Palo Alto delivered $2 billion of revenue in the second quarter, marking a 19% increase from the year-ago period. It also delivered $1.46 in non-GAAP (adjusted) earnings per share, which was a 39% increase. Palo Alto was profitable on a generally accepted accounting principles (GAAP) basis, too, although the result benefited from a large one-off income tax benefit.

The point is, this company is delivering revenue growth without substantial losses at the bottom line, unlike many of its competitors, which are still burning through cash each quarter. Palo Alto’s remaining performance obligations (RPOs) also soared 22% to $10.8 billion, which typically converts to revenue over time.

However, Palo Alto’s management team unexpectedly reduced its forecast for both RPOs and revenue for the fiscal 2024 full year. The company is undergoing a major strategy shift to position itself for accelerated growth in the future.

Image source: Getty Images.

The shift toward platformization

The cybersecurity industry is fragmented, with companies often piecing products together from different providers based on their needs. Historically, Palo Alto has relied on the quality of its products to attract its customers to use more of them.

I mentioned earlier that Palo Alto’s business is split into three platforms. Well, the lifetime value of customers using all three platforms is 40 times greater than those using just one. Therefore, incentivizing large customers to use Palo Alto for all of their needs could drive enormous growth in the long term.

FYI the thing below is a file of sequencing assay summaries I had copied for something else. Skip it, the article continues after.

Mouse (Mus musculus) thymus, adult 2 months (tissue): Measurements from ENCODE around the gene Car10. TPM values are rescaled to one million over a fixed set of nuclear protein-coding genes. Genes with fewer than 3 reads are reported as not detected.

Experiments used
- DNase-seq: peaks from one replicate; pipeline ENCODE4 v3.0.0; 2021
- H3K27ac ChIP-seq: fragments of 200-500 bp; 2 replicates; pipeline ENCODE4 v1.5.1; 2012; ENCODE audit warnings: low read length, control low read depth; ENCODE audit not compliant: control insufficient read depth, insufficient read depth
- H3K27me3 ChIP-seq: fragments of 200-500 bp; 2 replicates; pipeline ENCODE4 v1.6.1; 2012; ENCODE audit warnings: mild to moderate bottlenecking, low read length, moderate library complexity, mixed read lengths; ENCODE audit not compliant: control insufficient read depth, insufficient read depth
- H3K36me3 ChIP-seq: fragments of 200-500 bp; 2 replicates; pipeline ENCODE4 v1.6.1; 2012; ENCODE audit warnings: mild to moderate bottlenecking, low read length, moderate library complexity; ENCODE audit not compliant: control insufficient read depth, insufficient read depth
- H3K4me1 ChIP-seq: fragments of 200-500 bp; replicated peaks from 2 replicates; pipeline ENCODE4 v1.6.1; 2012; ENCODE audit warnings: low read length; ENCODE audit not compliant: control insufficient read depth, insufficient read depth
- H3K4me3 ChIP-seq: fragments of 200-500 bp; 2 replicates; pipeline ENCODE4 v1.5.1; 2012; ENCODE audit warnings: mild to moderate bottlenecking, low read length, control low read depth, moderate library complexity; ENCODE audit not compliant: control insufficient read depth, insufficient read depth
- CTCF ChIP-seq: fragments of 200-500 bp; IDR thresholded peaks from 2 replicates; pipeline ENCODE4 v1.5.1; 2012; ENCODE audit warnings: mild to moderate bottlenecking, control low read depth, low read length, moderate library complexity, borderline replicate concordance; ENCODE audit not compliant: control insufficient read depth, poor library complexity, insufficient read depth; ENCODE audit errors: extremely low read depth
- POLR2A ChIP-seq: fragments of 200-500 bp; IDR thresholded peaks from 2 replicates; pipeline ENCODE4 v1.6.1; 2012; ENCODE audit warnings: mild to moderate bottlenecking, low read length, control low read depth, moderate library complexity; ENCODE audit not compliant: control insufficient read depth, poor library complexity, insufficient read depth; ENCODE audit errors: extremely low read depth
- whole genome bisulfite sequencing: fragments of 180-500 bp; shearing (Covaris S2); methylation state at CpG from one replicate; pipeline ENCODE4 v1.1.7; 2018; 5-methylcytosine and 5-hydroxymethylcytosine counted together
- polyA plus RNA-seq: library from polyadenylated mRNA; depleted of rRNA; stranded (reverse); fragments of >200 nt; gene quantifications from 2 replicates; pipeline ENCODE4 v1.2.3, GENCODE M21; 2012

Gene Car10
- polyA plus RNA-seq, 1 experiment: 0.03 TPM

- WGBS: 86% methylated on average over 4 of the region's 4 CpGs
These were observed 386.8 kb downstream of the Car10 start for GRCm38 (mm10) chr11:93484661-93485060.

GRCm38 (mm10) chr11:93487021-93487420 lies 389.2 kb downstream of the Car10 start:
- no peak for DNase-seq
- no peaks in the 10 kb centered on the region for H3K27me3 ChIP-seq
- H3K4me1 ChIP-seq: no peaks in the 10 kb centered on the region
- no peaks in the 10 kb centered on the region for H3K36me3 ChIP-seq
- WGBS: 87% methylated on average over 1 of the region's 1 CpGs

The problem is that large organizations often have existing contracts with their cybersecurity providers and can’t simply opt out whenever they please. So, Palo Alto is offering them fee-free periods to capture them while they are still contracted with a competitor. Then, once that contact runs out, they will convert into paying customers for Palo Alto.

It’s a great strategy that forgoes short-term revenue (hence the drop in billings and revenue guidance) in exchange for potentially significant growth in the long term. Plus, it squeezes out Palo Alto’s competitors in the process.

Why Palo Alto stock is a buy now

Palo Alto believes the accelerated shift to platformization will help the company reach $15 billion in annual revenue by 2030, 90% of which will be recurring revenue, creating a stable and reliable business.

Considering that the company expects to deliver $8 billion in revenue during fiscal 2024, hitting that goal would translate to an 87.5% increase between now and then — or a compound annual growth rate of 11%.

However, Palo Alto thinks there could be upside to its $15 billion target thanks to AI. That isn’t surprising given that so many companies developing AI technologies are delivering explosive growth right now. The truth is, nobody knows exactly how much the threat landscape might be altered by sophisticated AI-based attacks, so the true size of Palo Alto’s long-term opportunity is hard to discern.

So, while investors rushed for the exits following the reduction in Palo Alto’s guidance, the 29% drop in its stock price presents an opportunity for investors who are willing to hold for the long term. They might be glad they bought in when they look back on this moment in a few years, assuming Palo Alto’s vision becomes reality.